Creating Change with Environmental Engineering and Community Engagement
Ben Lanava, E’24, environmental engineering, has made the most of his Northeastern experience with a research assistant role, two co-ops, two Dialogues of Civilization, and an Engineers Without Borders trip to Uganda, leading to nominations for many prestigious awards such as the Rhodes Scholarship.
Ben Lanava, E’24, is in the final stretch of his undergraduate experience as an environmental engineering major and in his wake is a string of accomplishments that not only places him on the cusp of a successful career but has impacted many lives.
“At Northeastern, there was so much room for me to grow and take on all these different roles,” Lanava says “I’m not sure if I would have had that opportunity at other colleges.”
So far, his accomplishments have included working for nearly four years as a research assistant to Annalisa Onnis-Hayden, teaching professor of civil and environmental engineering, completing two co-ops, taking three trips abroad, including two Dialogue of Civilizations programs and one service trip, holding executive leadership positions for engineering student groups, and volunteering with Boston-area children.
As testimony to his hard work, Lanava received a PEAK Experiences Award for his research on plant-based solutions to remove highly toxic “forever chemicals” from water supplies. The PEAK Experiences Awards are categorized in a progressively structured sequence to acknowledge heights of achievement. Lanava received a top-level, or Summit, award.
He a received a Udall Undergraduate Scholarship Honorable Mention, and was nominated for a Rhodes, Marshall, and Knight-Hennessey Scholarship. He was also named to the Huntington 100, a university-wide annual honor to recognize students who embody the mission, ideals, and values of Northeastern.
But what matters most to Lanava is getting clean water to people, especially those with the least access to it. His research is two-fold. The first explores how to remove dangerous chemicals from the water and the second is to build water delivery systems. He is particularly interested in community engagement and believes working with community members as partners makes any project more successful.
“To me, success is the intersection between engineering and community engagement and making sure voices are heard from the community,” Lanava says.
Beginning in his first year, Lanava conducted research on improving water quality by eliminating toxic chemicals known as perfluoroalkyl and polyfluoroalkyl substances, or PFAS. Current solutions can be expensive because they involve other chemicals to counteract PFAS and can require the removal of the chemicals from the water and disposing of them elsewhere. Lanava’s research departs from this strategy by introducing fungi into water that can degrade and destroy the PFAS. This approach would be significantly less expensive because it involves no additional chemicals or chemical removal.
A second research effort has focused on the design and implementation of water delivery systems. Lanava joined Northeastern’s student chapter of Engineers Without Borders in his first year and now serves as president. He co-led a small group on a trip to Uganda in late August 2023 to support two villages with a combined population of about 4,000. During the nearly two-week stay, the group set up a solar powered pump, solar panels, a tank, and a tap stand.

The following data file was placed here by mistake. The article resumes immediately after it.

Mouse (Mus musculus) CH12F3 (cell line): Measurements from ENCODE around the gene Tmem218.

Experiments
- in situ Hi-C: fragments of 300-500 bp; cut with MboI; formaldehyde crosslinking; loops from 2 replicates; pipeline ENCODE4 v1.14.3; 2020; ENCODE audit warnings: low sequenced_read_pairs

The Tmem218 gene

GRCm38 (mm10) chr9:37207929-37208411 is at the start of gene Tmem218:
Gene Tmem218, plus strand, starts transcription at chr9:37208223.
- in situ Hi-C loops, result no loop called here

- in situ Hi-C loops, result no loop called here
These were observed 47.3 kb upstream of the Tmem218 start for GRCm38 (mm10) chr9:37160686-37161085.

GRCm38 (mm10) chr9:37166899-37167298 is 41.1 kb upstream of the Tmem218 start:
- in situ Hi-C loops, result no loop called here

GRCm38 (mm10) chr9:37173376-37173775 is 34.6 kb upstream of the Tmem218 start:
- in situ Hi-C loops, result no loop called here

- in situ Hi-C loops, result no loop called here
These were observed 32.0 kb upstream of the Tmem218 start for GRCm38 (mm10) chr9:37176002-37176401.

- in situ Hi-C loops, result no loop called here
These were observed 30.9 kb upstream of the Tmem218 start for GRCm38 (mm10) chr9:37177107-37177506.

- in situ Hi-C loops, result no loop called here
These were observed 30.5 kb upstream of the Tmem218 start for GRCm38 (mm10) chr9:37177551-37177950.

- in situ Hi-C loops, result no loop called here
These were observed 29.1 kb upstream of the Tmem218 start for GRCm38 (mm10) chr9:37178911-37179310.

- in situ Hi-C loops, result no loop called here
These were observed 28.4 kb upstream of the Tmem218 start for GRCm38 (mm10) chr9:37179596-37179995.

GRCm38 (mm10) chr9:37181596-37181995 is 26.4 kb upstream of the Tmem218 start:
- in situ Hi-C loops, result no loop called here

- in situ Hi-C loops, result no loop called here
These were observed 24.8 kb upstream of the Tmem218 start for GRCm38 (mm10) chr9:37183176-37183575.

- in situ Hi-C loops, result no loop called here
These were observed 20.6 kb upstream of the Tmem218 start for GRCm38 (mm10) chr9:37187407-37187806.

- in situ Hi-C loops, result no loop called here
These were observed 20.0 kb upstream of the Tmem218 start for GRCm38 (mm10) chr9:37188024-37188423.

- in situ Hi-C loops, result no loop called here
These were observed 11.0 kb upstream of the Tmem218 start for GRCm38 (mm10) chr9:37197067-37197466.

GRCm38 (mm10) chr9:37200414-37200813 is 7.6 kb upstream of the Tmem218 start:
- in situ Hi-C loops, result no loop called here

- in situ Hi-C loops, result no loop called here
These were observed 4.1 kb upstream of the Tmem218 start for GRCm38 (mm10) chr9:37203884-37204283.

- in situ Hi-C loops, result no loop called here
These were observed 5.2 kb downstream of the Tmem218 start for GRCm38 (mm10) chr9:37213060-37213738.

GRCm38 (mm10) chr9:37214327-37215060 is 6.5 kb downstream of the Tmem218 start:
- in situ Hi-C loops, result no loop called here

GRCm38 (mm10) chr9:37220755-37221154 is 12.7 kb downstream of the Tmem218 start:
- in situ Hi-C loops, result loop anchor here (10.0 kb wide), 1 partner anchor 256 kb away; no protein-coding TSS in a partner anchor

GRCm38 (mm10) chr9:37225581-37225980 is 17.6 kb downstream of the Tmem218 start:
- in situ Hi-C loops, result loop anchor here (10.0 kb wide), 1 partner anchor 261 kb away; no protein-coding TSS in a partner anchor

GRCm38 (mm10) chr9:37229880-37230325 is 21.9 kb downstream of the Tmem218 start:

“Hopefully the next phase will be with students coming after me,” Lanava says. “They will get to design and figure out the best places for the distribution system, which is really exciting because they get to have that community work with them.”
Earlier in 2023, Lanava travelled to Sardinia, an island off the coast of Italy, as part of a Dialogue of Civilizations program with Onnis-Hayden, who grew up on the island. The group researched recycling and how to create new products from trash or convert it to energy.
Lanava also completed a Dialogue of Civilizations program in the Netherlands with Peter Furth, professor of civil and environmental engineering and a leading expert in sustainability in transportation. The experience reinforced his belief in the importance of community engagement as the group examined successful cycling and pedestrian traffic projects.
During his time at Northeastern, Lanava completed two co-ops, the first of which was at Dewberry, an engineering, construction, and consulting firm in Boston. He worked with mapping software that provided data on issues like broken pipes that impacted environmental projects.
Lanava says the co-op was “really cool,” and helped him determine that he wanted to pursue a more hands-on job. His second co-op, also in Boston, was at Allonnia, a biotechnology and engineering company. He assisted on lab work to develop mechanisms that can detect PFAS in water supplies. In fact, the experience inspired Lanava to pursue the plant-based research he continues to work on today.
While Lanava’s time at Northeastern has opened up so many opportunities, some of what motivates him goes back to his childhood. “I kept hearing news stories and it just always sounded like bad news,” he says. “It made sense to work towards solving some of these problems. There has to be some kind of hope.”